On Monday, the Chocolate Factory announced a handful of changes to reduce the amount of dodgy code in its marketplace and to make the hijacking of developer accounts more challenging.
Last month the Chocolate Factory disabled the inline installation API, by which websites could publish a Chrome extension installation link that redirected users to the Chrome Web Store. Now the search biz continues its clampdown with word that Chrome 70 will allow users to limit permissions beyond the scope sought by extensions during installation.
Starting in Chrome 70, out in beta now and due for stable channel release in mid-October, users will be able to choose to allow extensions to run after requiring a click, on a specific set of sites, or on all sites requested by the code. This capability, designed to reduce the chance an extension could gather unanticipated information, can be accessed via the
chrome://extensions page and the extension context menu.
What’s more, Google intends to subject extensions to extra scrutiny if they request access to powerful permissions. James Wagner, Chrome Extensions product manager, said in a blog post that Google will watch for extensions that rely on remotely hosted code. He advised developers to scope their extension permissions as narrowly as possible to minimize review time.
Google is also banning obfuscated code – code altered to disguise its flow and logic – in Chrome extensions, starting today. The ban takes the form of a Chrome developer content policy that says, “Developers must not obfuscate code or conceal functionality of their extension.”
Google actually listens to users, hands back cookies and rethinks Chrome auto sign-in
The readability requirement doesn’t extend to minified code, a form of obfuscation designed to compress source code through the shortening of variable and function names and the removal of whitespace, newlines, and comments. Minification makes code less readable, for the sake of smaller files and better performance, but isn’t generally an attempt to disguise how it functions.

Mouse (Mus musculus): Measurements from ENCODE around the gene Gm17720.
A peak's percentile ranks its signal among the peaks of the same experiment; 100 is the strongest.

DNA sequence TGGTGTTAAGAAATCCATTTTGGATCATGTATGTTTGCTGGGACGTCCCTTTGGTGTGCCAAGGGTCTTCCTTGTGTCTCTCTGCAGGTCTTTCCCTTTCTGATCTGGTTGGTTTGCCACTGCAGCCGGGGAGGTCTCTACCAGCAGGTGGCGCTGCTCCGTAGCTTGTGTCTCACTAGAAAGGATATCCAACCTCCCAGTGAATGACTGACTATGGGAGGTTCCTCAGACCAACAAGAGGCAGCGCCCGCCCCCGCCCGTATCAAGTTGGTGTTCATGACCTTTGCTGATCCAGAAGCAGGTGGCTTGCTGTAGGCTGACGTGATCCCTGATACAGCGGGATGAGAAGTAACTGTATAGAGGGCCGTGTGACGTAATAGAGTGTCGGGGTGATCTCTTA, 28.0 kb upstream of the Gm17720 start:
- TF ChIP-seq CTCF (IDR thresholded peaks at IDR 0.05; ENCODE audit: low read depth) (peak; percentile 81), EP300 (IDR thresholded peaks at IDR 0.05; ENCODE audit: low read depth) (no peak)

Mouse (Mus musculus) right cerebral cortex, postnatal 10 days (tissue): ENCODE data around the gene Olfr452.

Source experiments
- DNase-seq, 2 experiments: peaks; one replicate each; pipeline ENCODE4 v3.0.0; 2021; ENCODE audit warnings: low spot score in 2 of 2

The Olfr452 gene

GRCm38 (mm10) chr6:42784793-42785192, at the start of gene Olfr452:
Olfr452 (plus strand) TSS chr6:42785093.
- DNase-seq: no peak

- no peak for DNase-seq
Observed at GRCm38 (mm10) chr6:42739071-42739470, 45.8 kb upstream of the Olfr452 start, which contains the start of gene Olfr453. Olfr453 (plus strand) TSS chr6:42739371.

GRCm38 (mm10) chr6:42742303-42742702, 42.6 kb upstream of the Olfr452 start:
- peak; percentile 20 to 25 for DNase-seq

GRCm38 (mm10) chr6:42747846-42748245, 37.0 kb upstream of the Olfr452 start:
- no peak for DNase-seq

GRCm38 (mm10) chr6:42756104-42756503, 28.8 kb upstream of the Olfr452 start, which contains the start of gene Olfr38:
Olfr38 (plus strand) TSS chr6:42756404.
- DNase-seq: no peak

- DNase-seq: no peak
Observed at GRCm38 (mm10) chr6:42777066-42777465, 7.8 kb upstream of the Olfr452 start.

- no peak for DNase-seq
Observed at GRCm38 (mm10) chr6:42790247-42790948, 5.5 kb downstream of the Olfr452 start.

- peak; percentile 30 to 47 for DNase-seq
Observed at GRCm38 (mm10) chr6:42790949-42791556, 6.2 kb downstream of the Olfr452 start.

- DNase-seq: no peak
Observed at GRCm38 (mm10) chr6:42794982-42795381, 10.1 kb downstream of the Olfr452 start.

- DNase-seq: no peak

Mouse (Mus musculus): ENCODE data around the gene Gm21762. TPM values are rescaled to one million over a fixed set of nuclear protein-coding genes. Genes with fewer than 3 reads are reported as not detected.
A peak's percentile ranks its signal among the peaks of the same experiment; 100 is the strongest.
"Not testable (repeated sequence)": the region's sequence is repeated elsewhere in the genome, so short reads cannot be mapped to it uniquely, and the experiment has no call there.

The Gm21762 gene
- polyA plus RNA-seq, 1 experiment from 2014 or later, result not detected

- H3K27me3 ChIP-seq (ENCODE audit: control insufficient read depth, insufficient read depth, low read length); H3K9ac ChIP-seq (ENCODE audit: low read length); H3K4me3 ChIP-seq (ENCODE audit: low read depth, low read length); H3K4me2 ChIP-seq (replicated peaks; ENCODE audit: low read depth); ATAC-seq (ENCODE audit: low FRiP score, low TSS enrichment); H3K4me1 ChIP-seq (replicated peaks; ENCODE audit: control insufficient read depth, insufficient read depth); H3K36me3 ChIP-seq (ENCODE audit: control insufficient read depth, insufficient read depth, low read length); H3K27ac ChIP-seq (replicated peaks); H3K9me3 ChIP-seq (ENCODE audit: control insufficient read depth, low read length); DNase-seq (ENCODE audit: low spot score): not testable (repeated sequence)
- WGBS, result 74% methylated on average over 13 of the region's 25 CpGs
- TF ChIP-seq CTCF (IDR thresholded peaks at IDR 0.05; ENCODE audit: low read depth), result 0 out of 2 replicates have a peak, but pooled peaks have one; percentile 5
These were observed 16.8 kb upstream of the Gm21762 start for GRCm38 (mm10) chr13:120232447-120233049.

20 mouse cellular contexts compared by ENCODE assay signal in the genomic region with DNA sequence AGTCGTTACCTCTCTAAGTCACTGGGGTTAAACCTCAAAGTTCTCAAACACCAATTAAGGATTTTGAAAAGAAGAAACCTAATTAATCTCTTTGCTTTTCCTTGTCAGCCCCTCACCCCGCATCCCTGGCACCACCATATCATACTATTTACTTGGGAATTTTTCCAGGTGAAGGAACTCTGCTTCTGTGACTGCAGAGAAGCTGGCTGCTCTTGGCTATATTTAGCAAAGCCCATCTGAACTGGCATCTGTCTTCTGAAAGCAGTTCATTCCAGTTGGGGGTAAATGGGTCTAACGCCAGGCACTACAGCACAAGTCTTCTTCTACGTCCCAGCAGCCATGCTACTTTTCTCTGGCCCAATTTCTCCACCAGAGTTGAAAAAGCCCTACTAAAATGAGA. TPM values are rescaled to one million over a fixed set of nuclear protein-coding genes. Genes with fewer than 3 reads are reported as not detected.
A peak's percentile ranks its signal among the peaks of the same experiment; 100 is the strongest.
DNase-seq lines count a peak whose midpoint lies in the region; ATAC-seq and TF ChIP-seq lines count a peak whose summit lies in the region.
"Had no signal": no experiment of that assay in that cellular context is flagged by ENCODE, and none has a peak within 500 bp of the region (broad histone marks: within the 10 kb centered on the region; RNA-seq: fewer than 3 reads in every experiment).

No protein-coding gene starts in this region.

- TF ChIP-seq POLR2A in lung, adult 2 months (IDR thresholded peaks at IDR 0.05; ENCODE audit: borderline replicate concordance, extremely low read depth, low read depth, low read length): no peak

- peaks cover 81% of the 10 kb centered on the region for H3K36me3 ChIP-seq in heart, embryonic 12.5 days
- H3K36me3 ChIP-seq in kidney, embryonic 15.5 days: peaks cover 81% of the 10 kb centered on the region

The company says 70 percent of malicious and policy-violating extensions include code designed to be difficult to read. And it doesn’t have the patience to review extension code that’s deliberately unfriendly to the eyes. Devs who have Chrome extensions with obfuscated code in release have until New Year’s Day to submit a revision.
Come 2019, the Googleplex will require Chrome Web Store developers to use two-step Verification to secure their accounts. The company hopes to make it more difficult for malicious types to hijack accounts associated with popular extensions, a tactic for malware distribution seen elsewhere. This won’t do much to prevent devs from selling their accounts to fraudsters, however.
Next year will also see the introduction of a revised spec for extension manifest files, through which devs declare the permissions and resources required by a Chrome extension. Google hasn’t yet released details on version 3, but says it aims to narrow the scope of its APIs, make permission control easier for users, and support modern web capabilities like the Service Workers as a background process. ®
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